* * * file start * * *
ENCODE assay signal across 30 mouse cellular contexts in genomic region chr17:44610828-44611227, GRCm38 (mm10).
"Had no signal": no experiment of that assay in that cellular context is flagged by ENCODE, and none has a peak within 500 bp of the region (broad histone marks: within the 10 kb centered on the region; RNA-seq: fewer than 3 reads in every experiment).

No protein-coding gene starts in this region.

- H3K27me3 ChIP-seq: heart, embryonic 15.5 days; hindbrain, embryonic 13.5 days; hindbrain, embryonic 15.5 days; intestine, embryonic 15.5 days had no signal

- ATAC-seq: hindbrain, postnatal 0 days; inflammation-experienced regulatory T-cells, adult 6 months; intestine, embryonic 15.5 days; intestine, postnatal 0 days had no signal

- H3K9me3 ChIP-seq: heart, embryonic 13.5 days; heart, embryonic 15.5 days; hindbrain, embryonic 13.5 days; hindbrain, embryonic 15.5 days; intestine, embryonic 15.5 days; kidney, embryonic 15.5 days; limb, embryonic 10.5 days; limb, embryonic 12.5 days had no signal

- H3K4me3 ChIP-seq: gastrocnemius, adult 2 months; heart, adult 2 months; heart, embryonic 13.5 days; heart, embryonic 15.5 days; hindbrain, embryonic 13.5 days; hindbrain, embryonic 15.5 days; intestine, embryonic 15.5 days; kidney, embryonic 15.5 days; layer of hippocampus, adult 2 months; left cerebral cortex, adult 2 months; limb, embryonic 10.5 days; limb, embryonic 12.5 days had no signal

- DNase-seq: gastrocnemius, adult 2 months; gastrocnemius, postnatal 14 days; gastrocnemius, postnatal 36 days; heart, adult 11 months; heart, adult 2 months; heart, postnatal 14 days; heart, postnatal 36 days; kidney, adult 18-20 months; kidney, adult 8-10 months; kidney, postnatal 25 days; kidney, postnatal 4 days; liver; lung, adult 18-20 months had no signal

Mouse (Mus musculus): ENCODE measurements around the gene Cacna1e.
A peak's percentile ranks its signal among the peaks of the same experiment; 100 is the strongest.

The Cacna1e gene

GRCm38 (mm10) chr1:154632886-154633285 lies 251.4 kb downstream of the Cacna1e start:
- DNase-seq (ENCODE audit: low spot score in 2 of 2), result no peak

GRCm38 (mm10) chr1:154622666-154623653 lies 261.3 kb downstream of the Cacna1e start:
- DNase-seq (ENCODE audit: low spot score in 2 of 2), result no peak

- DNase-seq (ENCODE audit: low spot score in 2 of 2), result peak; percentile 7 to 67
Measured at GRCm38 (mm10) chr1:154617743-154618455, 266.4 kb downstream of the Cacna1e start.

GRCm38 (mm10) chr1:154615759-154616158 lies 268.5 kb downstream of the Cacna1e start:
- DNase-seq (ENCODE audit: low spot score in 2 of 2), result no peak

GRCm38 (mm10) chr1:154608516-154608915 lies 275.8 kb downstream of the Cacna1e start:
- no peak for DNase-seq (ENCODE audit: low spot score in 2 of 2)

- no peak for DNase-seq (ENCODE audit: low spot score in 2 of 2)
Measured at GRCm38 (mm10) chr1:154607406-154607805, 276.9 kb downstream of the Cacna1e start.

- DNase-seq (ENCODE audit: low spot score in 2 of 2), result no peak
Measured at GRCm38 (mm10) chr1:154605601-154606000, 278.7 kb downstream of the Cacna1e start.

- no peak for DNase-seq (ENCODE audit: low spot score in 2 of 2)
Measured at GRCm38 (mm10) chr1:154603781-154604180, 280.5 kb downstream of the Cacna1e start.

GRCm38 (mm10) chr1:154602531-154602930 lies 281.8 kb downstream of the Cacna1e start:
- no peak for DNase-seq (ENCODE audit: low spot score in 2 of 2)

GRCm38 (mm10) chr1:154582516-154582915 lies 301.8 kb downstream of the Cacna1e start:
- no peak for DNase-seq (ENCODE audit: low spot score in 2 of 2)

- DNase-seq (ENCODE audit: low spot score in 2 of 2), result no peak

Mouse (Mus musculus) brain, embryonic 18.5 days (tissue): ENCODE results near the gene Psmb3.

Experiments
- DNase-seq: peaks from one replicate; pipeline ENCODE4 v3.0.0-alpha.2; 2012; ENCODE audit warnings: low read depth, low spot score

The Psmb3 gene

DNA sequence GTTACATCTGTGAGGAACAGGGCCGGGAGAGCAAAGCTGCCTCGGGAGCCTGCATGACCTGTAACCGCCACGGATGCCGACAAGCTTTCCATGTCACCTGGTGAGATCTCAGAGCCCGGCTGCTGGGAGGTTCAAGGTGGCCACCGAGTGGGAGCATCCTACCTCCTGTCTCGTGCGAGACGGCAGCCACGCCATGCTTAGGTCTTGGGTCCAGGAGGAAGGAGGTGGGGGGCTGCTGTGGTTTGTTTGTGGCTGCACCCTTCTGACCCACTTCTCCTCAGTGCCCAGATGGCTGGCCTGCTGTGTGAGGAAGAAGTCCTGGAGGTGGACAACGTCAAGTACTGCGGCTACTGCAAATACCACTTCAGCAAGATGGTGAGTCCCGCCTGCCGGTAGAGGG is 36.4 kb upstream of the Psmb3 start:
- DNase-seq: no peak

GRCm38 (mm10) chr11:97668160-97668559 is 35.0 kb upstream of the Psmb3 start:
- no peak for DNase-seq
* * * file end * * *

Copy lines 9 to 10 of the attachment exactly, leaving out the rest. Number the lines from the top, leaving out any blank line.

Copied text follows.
Mouse (Mus musculus): ENCODE measurements around the gene Cacna1e.
A peak's percentile ranks its signal among the peaks of the same experiment; 100 is the strongest.